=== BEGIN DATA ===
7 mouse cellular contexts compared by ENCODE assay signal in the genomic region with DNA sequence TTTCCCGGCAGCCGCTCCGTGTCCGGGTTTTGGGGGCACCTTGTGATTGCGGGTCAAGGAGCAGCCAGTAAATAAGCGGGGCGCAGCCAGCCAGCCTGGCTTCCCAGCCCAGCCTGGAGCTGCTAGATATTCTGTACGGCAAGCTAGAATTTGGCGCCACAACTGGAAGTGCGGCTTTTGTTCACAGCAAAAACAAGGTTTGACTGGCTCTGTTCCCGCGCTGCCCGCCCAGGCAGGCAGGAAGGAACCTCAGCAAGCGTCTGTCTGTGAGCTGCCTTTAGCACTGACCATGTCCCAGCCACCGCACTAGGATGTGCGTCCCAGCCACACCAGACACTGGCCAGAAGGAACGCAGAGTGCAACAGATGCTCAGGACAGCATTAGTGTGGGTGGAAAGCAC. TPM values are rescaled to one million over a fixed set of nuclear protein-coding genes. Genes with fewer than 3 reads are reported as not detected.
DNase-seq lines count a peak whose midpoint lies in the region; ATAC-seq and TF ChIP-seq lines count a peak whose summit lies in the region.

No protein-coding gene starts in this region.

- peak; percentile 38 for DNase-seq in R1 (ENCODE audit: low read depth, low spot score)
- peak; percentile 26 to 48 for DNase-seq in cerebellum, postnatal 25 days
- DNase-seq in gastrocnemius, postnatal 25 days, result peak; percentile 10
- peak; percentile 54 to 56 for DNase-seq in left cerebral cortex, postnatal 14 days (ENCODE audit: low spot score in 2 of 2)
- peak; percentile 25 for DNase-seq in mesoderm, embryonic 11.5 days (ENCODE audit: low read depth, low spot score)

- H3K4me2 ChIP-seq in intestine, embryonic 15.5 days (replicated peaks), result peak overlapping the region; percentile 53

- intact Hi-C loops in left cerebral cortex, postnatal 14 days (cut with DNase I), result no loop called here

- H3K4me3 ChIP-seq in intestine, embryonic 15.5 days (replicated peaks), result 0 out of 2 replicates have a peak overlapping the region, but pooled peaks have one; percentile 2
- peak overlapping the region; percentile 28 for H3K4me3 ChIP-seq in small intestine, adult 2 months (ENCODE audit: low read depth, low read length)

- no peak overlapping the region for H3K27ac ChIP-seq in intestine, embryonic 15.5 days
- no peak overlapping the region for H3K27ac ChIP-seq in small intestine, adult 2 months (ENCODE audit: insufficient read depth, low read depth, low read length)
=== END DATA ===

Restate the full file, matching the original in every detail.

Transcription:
7 mouse cellular contexts compared by ENCODE assay signal in the genomic region with DNA sequence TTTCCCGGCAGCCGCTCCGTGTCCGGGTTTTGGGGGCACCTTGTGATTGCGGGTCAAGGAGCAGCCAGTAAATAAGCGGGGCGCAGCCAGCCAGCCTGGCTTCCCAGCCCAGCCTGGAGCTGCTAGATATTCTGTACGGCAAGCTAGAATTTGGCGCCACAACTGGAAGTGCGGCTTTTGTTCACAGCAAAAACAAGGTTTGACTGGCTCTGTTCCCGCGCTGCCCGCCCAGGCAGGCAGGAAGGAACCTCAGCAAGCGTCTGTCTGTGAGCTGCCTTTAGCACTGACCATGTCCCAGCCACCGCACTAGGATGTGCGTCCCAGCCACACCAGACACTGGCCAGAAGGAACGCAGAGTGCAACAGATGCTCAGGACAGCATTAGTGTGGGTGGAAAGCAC. TPM values are rescaled to one million over a fixed set of nuclear protein-coding genes. Genes with fewer than 3 reads are reported as not detected.
DNase-seq lines count a peak whose midpoint lies in the region; ATAC-seq and TF ChIP-seq lines count a peak whose summit lies in the region.

No protein-coding gene starts in this region.

- peak; percentile 38 for DNase-seq in R1 (ENCODE audit: low read depth, low spot score)
- peak; percentile 26 to 48 for DNase-seq in cerebellum, postnatal 25 days
- DNase-seq in gastrocnemius, postnatal 25 days, result peak; percentile 10
- peak; percentile 54 to 56 for DNase-seq in left cerebral cortex, postnatal 14 days (ENCODE audit: low spot score in 2 of 2)
- peak; percentile 25 for DNase-seq in mesoderm, embryonic 11.5 days (ENCODE audit: low read depth, low spot score)

- H3K4me2 ChIP-seq in intestine, embryonic 15.5 days (replicated peaks), result peak overlapping the region; percentile 53

- intact Hi-C loops in left cerebral cortex, postnatal 14 days (cut with DNase I), result no loop called here

- H3K4me3 ChIP-seq in intestine, embryonic 15.5 days (replicated peaks), result 0 out of 2 replicates have a peak overlapping the region, but pooled peaks have one; percentile 2
- peak overlapping the region; percentile 28 for H3K4me3 ChIP-seq in small intestine, adult 2 months (ENCODE audit: low read depth, low read length)

- no peak overlapping the region for H3K27ac ChIP-seq in intestine, embryonic 15.5 days
- no peak overlapping the region for H3K27ac ChIP-seq in small intestine, adult 2 months (ENCODE audit: insufficient read depth, low read depth, low read length)